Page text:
The Frontier Offshore Regulatory Renewal Initiative (FORRI) has received comments and questions from stakeholders and Indigenous groups with respect to performance-based requirements in the draft policy intent for the Framework Regulations. The questions and answers found below have been developed in response and to assist in advancing awareness and understanding of the regulatory approach being proposed.
What are performance-based and prescriptive regulatory requirements, and what is a hybrid model approach?
- Performance-based regulatory requirements specify performance goals and expectations that must be achieved by the offshore industry, without specifying the measures and methods that must be implemented to achieve compliance. In other words, it specifies the outcome that must be achieved, but does not specify “how.”
- Prescriptive regulatory requirements define the specific technical and procedural requirements for operating in the offshore industry, detailing what is to be done, by whom, and precisely how it can be accomplished. It states what must be done but does not state the desired outcome.
- A hybrid model approach combines both prescriptive and performance-based elements, taking advantage of the benefits offered by both styles of regulation.
Why are the Framework Regulations using a hybrid model approach?
- Performance-based requirements in regulations:
- provide the offshore industry with the opportunity to select, develop, and adopt safety and environmental management practices and technologies best suited to specific locations, activities, and individual company circumstances.
- require the regulator to evaluate and approve how regulatory goals will be achieved through the proposed safety and environmental practices and measures, if those practices and measures reflect good/best practice based on acceptable technologies and methods. The regulator then conducts inspections and audits to verify the offshore industry’s compliance with the proposed measures and processes to ensure that regulatory goals are achieved.
- create an expectation that the offshore industry will adapt newer technologies and practices as these approaches evolve to enable safer and more efficient operations.
- are more suitable when regulated entities are diverse, and the risks and operations are variable.
- Prescriptive requirements in regulations:
- are often quickly out of date, and fail to keep pace with best industry practices and technological change.
- often limit the commitment by the offshore industry to take proactive actions to increase safety beyond compliance, by allowing them to focus instead on “checking the boxes” to ensure compliance is achieved. This can cause a false sense of safety and diminish efforts towards proactive risk management and mitigation.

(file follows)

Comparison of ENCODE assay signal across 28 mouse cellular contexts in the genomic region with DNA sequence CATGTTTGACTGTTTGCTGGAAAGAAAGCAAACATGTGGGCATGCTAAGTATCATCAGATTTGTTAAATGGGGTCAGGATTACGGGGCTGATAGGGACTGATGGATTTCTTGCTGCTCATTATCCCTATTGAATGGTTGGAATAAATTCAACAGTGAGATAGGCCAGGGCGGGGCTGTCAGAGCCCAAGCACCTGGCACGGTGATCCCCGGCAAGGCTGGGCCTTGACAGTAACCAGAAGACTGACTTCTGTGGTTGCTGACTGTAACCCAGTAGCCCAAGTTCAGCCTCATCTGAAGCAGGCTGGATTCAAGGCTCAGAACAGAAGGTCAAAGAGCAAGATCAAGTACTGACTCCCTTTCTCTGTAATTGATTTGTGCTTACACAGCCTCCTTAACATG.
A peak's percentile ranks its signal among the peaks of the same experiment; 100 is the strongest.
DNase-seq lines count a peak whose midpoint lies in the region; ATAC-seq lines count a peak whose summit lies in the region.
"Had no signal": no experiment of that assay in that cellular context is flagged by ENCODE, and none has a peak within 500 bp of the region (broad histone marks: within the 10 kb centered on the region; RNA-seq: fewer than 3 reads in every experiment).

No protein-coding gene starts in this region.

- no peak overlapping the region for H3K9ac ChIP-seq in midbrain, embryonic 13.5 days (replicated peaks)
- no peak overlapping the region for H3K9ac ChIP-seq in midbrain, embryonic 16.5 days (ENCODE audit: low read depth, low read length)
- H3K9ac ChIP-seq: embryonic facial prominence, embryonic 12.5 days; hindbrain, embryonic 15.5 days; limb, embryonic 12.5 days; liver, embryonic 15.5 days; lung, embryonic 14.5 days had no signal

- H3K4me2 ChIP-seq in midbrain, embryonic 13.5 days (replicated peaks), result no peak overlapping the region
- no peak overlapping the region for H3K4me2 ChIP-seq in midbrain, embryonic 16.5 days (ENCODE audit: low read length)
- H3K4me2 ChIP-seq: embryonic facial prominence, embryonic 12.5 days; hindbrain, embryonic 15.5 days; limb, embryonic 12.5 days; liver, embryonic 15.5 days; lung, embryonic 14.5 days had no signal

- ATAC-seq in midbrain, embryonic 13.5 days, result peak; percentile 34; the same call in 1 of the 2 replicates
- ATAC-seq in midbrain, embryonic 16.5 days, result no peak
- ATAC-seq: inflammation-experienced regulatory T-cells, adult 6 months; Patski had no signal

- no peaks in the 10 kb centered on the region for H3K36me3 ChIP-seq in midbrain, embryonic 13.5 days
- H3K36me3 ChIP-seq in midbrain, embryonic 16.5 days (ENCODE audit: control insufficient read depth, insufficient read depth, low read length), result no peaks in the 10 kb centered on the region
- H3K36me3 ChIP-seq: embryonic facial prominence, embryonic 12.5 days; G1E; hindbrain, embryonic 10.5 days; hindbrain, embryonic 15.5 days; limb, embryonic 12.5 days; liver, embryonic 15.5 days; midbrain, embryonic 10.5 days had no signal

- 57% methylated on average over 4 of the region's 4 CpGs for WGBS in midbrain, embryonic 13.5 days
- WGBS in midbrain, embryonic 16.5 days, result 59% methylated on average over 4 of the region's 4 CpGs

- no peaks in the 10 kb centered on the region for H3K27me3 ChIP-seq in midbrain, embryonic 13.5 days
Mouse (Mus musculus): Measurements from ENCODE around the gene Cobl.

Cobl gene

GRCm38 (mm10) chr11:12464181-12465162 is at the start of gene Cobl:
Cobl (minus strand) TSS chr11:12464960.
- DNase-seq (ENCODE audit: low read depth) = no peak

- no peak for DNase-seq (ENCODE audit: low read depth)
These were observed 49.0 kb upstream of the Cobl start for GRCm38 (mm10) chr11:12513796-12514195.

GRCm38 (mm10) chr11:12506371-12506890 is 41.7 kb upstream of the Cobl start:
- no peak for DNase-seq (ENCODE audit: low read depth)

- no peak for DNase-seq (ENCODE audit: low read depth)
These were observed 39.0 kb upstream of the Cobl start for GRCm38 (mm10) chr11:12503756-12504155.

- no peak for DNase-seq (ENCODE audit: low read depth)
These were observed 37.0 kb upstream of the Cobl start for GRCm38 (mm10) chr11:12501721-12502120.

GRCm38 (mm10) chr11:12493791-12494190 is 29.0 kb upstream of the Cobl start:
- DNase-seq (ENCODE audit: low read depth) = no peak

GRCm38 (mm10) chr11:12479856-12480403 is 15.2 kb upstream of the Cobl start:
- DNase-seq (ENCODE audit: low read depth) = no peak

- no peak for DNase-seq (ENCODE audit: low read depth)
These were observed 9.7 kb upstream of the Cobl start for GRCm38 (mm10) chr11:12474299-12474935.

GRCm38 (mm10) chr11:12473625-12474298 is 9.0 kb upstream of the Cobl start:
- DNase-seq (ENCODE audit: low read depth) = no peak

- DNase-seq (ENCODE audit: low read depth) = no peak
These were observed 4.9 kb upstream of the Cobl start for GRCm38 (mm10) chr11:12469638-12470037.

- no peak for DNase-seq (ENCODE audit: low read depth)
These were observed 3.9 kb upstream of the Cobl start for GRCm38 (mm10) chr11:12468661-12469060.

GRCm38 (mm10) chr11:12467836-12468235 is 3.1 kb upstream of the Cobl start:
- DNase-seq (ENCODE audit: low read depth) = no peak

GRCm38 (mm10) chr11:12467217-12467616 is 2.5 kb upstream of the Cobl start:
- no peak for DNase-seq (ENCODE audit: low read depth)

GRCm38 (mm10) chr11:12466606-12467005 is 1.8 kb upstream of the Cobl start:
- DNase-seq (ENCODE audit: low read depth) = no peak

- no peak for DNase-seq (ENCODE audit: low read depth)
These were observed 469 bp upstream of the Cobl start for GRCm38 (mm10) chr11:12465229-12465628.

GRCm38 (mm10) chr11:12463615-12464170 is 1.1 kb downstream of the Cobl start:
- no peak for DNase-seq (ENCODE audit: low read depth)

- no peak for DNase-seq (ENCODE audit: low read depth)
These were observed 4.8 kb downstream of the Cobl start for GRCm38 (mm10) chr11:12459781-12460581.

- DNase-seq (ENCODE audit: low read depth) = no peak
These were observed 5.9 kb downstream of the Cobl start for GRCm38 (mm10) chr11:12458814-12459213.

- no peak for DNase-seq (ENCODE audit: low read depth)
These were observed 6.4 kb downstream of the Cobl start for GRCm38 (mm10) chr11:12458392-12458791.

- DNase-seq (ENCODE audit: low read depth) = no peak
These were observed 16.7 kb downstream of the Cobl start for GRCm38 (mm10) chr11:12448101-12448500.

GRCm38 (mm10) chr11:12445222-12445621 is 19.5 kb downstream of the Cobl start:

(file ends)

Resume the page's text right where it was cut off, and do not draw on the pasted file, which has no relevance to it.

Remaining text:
- are more suitable when the regulated entities are similar, the risks well understood, and the operations and associated risks are comparable across projects.
- FORRI saw value in incorporating both elements of prescriptive and performance-based requirements in the modernized regulations:
- prescriptive, largely where the necessary management methods (plans, programs, systems), operational standards and reporting requirements need to be specifically defined to achieve the desired outcomes.
- performance-based where there is a need to provide flexibility to the offshore industry to determine the means to achieve regulatory objectives, typically where there are multiple ways of achieving a single desired outcome depending on specific circumstances (i.e. hazards, risks, and environmental conditions).
Are performance-based requirements appropriate for the Canadian offshore?
- The flexibility offered by performance-based requirements in regulations allows for better consideration of varying environments of offshore areas in Canada, and ensure activities are regulated according to the demands of the environmental factors at play (e.g., ice conditions, deep water, etc.).
- This approach is suitable for regulating the diverse suite of installations and work places that currently operate (or may eventually operate) in the different operating conditions present from the East Coast of Canada to Arctic environments.
- As the industry evolves, performance based requirements ensure that Canada is constantly expecting industry to keep pace with the most appropriate technologies and practices for the work or activity that is taking place.
How will regulators manage the transition towards a hybrid model approach in regulations?
- The regulators will continue to operate under a robust permission-based system, wherein industry must receive permission from the regulator before any operation or activity commences.
- The regulators have been operating under a hybrid regulatory regime since 2009, when the performance-based Canada Oil and Gas Drilling and Production Regulations (and mirror provincial regulations) were brought into force, and have been adapting to performance-based requirements since that time.
- The National Energy Board has operated with performance-based regulatory requirements under some of the National Energy Board Act regulations for some time.
- The regulators are implementing change management measures for all staff.
FORRI partners include: Natural Resources Canada, Crown-Indigenous Relations and Northern Affairs Canada, the Newfoundland and Labrador Department of Natural Resources, and the Nova Scotia Department of Energy and Mines